Rodolphe Bresdin (182-1885) was a French engraver and print maker. He came from a peasant background and taught himself engraving while working as a tanner to support his family. After he began to sell his works in 1861, he moved to Paris. There he moved in literary circles, with friends like Charles Baudelaire and Victor Hugo, and he was the model for characters in a couple of novels. His nickname, Chien-Caillou, was a French mangling of the Indian name Chingachgook, a character in The Last of the Mohicans. To his bourgeois friends his rough background seemed exotic, and they made him into a prophet from the wilderness of poverty and suffering.(Above, My Dream, 1883).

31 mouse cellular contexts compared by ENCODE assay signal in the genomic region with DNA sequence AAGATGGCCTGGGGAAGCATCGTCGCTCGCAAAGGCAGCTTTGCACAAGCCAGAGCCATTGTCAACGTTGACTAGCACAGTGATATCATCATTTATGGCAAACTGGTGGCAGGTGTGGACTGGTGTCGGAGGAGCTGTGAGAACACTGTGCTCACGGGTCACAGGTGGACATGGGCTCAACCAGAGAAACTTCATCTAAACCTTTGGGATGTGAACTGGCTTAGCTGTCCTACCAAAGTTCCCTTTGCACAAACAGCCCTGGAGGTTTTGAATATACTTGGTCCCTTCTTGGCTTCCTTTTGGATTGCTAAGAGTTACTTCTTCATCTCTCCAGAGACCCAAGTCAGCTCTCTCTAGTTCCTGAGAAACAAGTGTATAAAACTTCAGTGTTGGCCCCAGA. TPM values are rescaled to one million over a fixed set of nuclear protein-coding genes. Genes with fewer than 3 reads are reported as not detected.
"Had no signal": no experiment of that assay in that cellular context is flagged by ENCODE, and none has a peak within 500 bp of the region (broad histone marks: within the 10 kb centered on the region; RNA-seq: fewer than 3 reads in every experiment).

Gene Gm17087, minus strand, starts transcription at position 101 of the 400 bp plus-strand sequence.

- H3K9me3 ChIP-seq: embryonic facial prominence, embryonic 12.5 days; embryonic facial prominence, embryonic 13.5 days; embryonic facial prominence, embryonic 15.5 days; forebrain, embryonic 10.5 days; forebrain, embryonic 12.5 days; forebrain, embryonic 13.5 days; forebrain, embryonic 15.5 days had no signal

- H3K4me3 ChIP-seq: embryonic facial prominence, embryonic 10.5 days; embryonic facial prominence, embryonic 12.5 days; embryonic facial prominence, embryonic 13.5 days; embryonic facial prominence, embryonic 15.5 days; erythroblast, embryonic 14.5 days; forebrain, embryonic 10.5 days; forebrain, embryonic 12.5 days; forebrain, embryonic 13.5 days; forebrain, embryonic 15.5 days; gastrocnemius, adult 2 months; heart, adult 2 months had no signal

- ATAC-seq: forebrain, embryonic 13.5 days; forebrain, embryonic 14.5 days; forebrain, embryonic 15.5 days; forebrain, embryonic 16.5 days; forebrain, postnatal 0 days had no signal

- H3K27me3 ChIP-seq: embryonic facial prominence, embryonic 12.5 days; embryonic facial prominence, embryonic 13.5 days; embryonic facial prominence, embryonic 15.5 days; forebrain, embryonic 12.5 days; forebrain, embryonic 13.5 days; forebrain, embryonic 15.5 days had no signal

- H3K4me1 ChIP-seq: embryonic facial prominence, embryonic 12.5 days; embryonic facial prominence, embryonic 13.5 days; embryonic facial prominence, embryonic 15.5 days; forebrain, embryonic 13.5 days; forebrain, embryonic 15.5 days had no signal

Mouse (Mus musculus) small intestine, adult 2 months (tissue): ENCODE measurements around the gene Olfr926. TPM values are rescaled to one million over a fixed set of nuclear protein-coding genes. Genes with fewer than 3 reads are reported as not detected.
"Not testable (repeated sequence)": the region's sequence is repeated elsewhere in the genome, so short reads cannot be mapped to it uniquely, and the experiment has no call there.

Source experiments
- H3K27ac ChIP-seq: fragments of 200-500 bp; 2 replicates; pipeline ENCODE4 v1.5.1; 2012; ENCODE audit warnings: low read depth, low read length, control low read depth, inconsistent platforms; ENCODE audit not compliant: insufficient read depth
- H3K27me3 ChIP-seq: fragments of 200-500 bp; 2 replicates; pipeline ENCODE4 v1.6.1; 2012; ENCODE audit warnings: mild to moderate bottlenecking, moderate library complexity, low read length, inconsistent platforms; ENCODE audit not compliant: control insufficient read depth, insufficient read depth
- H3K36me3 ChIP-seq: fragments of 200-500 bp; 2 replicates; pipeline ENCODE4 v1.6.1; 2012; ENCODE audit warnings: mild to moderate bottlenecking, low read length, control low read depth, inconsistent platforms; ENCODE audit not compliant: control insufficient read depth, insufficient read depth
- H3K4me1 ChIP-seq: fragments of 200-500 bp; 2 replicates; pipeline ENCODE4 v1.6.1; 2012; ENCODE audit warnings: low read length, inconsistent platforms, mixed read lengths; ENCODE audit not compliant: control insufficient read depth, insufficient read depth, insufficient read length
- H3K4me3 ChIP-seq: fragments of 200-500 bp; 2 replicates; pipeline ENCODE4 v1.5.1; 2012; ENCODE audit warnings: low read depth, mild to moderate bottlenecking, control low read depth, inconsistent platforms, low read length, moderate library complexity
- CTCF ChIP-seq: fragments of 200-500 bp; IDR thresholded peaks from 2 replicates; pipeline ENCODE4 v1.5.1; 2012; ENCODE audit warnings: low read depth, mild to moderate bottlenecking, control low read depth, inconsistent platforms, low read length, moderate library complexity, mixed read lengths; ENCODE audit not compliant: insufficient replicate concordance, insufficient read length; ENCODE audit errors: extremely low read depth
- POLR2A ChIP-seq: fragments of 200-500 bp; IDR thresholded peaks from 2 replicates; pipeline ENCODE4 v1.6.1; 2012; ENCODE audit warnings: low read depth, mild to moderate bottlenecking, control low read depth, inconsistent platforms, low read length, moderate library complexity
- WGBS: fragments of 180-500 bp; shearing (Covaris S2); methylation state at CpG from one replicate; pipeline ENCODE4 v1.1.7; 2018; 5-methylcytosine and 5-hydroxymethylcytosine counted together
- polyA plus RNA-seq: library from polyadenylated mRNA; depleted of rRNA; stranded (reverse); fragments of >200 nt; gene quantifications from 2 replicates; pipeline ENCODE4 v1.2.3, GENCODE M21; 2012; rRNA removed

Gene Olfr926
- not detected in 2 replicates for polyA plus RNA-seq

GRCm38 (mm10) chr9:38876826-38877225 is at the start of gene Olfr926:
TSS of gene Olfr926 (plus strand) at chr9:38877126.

Two portraits of Bresdin by his student Odilon Redon, perhaps giving some sense of the impact of his personality.
Bresdin's specialty seems to have been these mythic trees and murky forests. He does not seem to have done much work; only 150 prints survive, plus numerous drawings, most of them pretty rough.
I also like some of his renderings of villages and houses.
Bresdin illustrated works by Poe, Goethe, Baudelaire, and Gustave Flaubert. Seascape.